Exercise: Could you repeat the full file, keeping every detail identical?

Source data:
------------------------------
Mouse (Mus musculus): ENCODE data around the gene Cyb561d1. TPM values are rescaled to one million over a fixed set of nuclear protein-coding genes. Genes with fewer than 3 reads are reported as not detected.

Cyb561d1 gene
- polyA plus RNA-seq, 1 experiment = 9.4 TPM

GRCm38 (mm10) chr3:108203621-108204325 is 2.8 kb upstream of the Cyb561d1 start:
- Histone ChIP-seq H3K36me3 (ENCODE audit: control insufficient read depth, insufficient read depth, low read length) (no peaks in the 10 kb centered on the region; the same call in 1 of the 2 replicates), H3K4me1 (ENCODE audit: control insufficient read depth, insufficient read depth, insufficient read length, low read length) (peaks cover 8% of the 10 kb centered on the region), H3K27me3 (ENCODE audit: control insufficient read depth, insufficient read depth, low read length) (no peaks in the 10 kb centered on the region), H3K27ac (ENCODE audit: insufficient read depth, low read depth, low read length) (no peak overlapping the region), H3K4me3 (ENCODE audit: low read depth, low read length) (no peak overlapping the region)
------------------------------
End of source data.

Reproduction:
Mouse (Mus musculus): ENCODE data around the gene Cyb561d1. TPM values are rescaled to one million over a fixed set of nuclear protein-coding genes. Genes with fewer than 3 reads are reported as not detected.

Cyb561d1 gene
- polyA plus RNA-seq, 1 experiment = 9.4 TPM

GRCm38 (mm10) chr3:108203621-108204325 is 2.8 kb upstream of the Cyb561d1 start:
- Histone ChIP-seq H3K36me3 (ENCODE audit: control insufficient read depth, insufficient read depth, low read length) (no peaks in the 10 kb centered on the region; the same call in 1 of the 2 replicates), H3K4me1 (ENCODE audit: control insufficient read depth, insufficient read depth, insufficient read length, low read length) (peaks cover 8% of the 10 kb centered on the region), H3K27me3 (ENCODE audit: control insufficient read depth, insufficient read depth, low read length) (no peaks in the 10 kb centered on the region), H3K27ac (ENCODE audit: insufficient read depth, low read depth, low read length) (no peak overlapping the region), H3K4me3 (ENCODE audit: low read depth, low read length) (no peak overlapping the region)